We may think that dogs have no problem staying warm in the winter - they’ve got that big fur coat, after all. Not every dog is bred to be able to withstand a harsh winter climate, however, and they will often need our help in order to stay healthy and hearty during winter months. Here are a few ways you can keep your pups mushing, even as the snow piles up.
Add a little “Oomph” to their diet, and brush them often
Whether your dog’s breed is designed to endure harsh winter climates or is a breed not cut out for winter conditions, their #1 defense against the cold is going to be their coat. Make sure you are brushing them often to help encourage a thicker winter coat to grow in, and add some extra fat to their diet. The fat will help their fur grow in thicker and will also give them extra energy reserves is they are spending extended periods outside.
Wipe down paws before coming inside
Even with a big fur coat, snow and ice can still find a way to get to bare skin and make your dog hate winter. One of the most troublesome ways it does this is by packing into their paws between the pads of their feet. Make sure you are really getting in there and cleaning their paws off every time they come inside - if not, they may worry at their feet even more, exposing more skin and possibly ingesting dangerous products. Speaking of those products...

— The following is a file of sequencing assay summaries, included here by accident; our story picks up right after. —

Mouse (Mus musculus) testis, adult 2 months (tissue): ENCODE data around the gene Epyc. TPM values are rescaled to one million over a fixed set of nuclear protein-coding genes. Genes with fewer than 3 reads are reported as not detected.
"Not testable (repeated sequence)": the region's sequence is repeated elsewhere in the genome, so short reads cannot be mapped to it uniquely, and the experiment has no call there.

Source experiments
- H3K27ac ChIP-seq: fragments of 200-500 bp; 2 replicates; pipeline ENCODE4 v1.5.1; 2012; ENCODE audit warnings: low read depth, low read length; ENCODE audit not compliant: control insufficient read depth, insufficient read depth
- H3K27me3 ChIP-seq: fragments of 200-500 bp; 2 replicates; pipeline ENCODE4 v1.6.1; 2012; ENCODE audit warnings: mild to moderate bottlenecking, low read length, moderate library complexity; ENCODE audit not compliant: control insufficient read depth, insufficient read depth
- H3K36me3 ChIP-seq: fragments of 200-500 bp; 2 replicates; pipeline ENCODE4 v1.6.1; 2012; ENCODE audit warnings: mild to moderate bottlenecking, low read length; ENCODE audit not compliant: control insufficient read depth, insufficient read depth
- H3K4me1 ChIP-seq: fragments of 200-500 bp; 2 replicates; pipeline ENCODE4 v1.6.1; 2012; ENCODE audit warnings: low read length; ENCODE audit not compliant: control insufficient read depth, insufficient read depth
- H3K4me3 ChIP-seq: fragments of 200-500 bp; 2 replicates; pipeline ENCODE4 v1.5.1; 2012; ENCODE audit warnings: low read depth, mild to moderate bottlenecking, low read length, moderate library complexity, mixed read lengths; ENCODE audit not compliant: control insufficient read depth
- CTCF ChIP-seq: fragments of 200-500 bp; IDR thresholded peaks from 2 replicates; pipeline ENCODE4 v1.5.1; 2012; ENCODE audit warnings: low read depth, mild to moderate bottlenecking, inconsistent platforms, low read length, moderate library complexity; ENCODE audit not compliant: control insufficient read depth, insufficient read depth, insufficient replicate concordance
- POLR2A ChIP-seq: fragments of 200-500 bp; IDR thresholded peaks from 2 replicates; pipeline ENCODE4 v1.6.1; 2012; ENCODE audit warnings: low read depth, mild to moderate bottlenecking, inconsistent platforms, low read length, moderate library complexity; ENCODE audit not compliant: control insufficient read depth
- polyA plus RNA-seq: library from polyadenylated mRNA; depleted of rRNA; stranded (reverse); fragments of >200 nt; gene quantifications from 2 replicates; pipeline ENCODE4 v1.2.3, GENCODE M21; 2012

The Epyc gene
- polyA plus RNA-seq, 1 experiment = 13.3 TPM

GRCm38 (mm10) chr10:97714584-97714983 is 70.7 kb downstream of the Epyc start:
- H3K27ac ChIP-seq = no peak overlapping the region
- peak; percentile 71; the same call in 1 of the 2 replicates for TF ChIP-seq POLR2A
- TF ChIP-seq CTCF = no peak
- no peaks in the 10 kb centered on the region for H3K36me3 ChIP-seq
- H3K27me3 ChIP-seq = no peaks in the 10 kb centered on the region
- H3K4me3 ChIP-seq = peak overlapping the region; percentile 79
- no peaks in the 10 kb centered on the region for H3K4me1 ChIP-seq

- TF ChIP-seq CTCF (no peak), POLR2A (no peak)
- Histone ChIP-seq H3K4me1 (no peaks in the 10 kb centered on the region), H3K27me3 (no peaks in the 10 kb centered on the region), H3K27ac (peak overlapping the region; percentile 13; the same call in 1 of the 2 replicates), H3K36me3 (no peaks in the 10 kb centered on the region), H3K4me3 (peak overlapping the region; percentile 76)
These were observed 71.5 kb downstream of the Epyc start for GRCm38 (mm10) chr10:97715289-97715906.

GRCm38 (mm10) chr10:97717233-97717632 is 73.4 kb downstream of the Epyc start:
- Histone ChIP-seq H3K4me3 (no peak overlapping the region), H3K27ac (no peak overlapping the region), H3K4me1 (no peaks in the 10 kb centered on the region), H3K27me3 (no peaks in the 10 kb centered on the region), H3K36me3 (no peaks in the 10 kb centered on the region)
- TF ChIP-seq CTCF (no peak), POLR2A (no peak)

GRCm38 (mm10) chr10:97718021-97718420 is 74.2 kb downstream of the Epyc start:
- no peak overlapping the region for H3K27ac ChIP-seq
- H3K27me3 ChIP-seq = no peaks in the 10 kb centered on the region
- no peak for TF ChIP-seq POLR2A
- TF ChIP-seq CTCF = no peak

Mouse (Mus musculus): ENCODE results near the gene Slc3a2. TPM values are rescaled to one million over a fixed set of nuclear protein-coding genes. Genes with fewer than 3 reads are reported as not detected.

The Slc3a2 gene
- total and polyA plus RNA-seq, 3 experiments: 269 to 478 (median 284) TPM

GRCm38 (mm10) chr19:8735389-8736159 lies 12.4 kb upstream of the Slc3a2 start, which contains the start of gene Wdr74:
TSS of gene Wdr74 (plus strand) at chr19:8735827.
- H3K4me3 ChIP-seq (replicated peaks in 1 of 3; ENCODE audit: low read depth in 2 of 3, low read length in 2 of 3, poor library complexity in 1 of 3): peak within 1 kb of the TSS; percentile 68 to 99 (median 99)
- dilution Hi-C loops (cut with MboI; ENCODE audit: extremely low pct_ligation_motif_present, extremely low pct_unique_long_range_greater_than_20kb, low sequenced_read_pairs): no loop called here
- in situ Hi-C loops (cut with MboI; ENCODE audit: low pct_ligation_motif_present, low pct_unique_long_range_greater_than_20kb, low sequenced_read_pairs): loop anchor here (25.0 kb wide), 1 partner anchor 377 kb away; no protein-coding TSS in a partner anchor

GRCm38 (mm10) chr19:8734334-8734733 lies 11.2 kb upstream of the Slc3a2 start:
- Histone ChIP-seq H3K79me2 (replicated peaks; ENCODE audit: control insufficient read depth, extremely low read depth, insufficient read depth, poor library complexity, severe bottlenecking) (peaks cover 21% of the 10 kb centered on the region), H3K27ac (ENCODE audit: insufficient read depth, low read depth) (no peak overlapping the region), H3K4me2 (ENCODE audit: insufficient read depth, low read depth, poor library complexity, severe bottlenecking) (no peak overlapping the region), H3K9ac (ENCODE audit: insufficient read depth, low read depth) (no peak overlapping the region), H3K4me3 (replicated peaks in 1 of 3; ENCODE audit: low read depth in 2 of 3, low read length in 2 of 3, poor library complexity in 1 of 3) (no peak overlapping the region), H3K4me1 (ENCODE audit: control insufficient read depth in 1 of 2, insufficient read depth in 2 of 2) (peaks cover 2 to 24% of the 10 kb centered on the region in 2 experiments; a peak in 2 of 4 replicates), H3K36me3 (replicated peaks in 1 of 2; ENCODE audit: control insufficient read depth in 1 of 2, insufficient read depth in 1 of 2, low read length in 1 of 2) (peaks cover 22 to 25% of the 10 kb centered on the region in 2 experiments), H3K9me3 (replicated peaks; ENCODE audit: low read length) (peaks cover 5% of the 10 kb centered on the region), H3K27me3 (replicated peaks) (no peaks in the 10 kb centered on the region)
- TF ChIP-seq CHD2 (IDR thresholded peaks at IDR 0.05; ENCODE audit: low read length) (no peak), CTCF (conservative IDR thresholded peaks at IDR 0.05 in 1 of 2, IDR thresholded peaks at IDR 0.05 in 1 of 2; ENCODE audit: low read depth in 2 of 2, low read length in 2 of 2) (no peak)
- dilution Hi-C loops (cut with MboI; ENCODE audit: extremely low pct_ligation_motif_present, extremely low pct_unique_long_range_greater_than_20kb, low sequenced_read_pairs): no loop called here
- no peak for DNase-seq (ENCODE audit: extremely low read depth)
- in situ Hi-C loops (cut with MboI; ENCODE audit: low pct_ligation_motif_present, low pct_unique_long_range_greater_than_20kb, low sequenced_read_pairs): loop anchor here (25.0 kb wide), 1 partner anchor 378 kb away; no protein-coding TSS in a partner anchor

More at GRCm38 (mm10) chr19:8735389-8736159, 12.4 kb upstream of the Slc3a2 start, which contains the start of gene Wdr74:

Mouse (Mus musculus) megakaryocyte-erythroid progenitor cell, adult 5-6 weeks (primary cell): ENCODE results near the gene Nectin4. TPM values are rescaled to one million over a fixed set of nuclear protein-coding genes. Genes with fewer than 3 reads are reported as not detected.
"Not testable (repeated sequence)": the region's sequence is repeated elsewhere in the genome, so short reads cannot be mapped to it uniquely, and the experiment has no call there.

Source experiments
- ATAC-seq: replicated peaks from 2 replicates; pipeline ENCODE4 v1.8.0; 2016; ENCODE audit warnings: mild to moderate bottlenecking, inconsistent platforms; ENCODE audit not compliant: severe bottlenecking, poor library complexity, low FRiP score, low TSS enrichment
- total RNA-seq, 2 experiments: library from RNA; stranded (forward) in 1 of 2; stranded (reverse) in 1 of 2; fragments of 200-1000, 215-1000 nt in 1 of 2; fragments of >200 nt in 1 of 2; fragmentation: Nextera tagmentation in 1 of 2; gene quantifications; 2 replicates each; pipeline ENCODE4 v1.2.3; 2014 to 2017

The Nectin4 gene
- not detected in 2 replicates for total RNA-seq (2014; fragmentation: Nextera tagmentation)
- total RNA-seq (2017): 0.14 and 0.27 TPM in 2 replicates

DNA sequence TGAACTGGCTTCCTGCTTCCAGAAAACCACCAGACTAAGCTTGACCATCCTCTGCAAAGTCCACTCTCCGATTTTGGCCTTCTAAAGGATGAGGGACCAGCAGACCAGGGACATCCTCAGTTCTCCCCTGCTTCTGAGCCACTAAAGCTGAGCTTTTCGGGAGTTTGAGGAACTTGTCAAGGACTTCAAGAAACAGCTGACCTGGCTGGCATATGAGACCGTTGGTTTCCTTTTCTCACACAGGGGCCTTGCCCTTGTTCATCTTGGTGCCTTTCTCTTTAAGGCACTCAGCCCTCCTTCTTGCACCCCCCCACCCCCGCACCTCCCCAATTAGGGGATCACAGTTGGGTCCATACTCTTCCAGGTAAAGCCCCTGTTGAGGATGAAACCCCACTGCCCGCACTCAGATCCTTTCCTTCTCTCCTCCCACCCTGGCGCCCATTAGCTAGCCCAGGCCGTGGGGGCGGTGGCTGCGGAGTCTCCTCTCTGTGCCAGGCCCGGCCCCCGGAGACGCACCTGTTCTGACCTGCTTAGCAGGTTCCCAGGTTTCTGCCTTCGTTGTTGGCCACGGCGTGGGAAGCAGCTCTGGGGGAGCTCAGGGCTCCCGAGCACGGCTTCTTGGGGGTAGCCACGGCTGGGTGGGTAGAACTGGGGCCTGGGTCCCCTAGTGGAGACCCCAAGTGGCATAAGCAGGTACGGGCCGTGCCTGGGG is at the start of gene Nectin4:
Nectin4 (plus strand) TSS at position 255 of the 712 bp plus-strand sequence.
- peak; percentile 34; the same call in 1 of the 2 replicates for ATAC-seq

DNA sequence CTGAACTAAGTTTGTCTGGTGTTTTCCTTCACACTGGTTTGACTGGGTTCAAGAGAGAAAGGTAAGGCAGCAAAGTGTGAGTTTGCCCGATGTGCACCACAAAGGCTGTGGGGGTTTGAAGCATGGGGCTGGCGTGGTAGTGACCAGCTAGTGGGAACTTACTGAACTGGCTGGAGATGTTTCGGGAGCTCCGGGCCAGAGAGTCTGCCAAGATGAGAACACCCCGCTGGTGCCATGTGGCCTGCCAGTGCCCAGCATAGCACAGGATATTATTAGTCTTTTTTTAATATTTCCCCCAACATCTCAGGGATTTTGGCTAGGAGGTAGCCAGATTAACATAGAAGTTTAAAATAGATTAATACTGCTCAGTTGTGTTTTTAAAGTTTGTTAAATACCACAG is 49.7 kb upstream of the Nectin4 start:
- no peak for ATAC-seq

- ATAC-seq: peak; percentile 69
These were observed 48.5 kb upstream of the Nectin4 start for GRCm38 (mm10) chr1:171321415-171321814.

Watch out for non-natural products
Chemical winterization products like de-icer and antifreeze can pose extreme danger to your dog’s health. De-icer can get caught up in their paws, which they might then lick and ingest. Antifreeze can have a sweet, appealing smell to dogs, and even a small amount can be fatal if it is swallowed. Make sure any winterizing products you purchase are pet-safe, and take extra care in keeping an eye out when you are outside of your own property where non pet-friendly supplies could be in use.
Provide a covered, waterproof shelter
If your dog spends any more time outside than a quick potty break before scurrying back to warmth, make sure there is a covered, waterproof shelter they can get to. It needs to be something that they can avoid wind and precipitation inside of, preferably with a dry blanket they can curl up with as well. If temperatures drop quickly or the wind picks up, you want your dog to be able to find a temporary shelter until they can come back inside.
Don’t leave them unattended outside
No matter what breed your four-legged friend is, winter can be a dangerous time for our domesticated doggies. Don’t leave them unattended for long outside - it can be easy to forget about them or lose track of how long they’ve been out there, which can be very dangerous. Keep a close watch on your pup when they head outside.
Since you and your pooch are going to be spending lots of time indoors with one another over the winter, make sure you keep a supply of a stain and odor remover like Bio-nihilator on hand. Keep your house smelling and looking fresh - it’ll be one less thing to do when deep spring cleaning arrives.